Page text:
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Archiver > QUAKER-ROOTS > 2001-07 > 0995921403


From:
Subject: [Q-R] Re: QUAKER-ROOTS-D Digest V01 #466
Date: Mon, 23 Jul 2001 16:50:03 EDT


In a message dated 7/23/01 2:56:38 PM Eastern Daylight Time,
writes:

<< Today, COs are widely seen as cowards, even though that Quaker who
faced the wrath of the Civil War military was obviously a very brave man. >>


I spent 21 years in the Infantry, two years in Viet Nam, and I would like to
comment on the statement above. Within the Army, COs (many of them Quakers)
usually serve as medics. Many of them exhibit extraordinary bravery. They
are generally very popular with the combat troops and are not seen as
cowards. They may take a little razzing but no more than most other guys.
The Army is, after all, largely a collection of teenage boys.

There are also a number of people who have apparent sudden conversions to CO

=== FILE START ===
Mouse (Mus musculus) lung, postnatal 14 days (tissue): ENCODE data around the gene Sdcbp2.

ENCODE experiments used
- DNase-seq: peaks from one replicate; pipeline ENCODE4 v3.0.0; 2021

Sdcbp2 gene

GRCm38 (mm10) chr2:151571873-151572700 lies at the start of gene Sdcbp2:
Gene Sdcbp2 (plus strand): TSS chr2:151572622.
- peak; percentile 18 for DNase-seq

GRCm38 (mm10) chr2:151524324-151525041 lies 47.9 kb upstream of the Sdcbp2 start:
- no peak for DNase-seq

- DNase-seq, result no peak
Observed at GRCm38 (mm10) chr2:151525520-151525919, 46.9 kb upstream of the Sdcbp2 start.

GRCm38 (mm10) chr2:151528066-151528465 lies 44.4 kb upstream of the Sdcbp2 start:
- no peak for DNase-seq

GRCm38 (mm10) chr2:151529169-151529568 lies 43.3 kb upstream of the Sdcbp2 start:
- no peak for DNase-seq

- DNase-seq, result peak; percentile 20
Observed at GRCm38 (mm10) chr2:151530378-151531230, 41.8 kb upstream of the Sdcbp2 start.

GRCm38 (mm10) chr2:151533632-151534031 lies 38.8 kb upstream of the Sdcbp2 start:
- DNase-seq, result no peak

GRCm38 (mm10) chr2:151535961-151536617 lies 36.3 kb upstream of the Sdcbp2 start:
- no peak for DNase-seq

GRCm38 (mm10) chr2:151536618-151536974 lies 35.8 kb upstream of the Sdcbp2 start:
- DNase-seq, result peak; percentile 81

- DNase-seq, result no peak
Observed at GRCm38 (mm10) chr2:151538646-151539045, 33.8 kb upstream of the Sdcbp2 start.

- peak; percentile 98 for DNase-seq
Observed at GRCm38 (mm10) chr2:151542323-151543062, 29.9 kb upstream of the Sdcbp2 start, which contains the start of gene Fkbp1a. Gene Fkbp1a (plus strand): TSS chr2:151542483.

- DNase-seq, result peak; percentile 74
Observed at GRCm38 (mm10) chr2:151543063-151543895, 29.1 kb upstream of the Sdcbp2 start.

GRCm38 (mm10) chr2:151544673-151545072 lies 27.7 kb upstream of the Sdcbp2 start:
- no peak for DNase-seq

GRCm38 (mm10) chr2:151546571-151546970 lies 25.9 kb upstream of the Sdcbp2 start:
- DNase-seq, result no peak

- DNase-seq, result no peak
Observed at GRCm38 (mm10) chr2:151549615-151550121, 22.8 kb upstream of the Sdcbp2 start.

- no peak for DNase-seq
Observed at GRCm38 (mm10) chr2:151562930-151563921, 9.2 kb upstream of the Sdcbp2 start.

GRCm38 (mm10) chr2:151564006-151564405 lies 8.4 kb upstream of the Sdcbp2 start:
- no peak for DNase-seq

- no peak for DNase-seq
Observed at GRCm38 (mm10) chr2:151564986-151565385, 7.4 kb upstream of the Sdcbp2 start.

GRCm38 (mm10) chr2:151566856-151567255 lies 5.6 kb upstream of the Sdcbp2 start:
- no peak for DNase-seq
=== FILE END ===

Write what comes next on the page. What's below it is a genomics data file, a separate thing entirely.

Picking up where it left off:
when their number comes up for the draft. Society views them with some
suspicion, which is no doubt warranted. The all volunteer Army has, at least
for the present, removed this stigma.

May I also comment on Quakers serving in the Civil War? My greatgreat
grandparents represent just about the entire spectrum of (European, at least)
religions, including Quakers and Mennonites. Both of those groups declined
to serve in the Revolutionary and Civil Wars, electing, instead, to hire
someone or to provide (according to some forgotten family source) large
amounts of provisions. My ggrandfather ran off from Waynesboro, PA at age
16,joined the Cavalry, and served until the Civil War ended. His father
tried to get him back by telling them his real age, but he was already
proving a highly competent horseman and the Army kept him. I suspect that
the Civil War was a turning point for many in their pacifist beliefs, just as
it was for my ancestor.

Palmer McGrew


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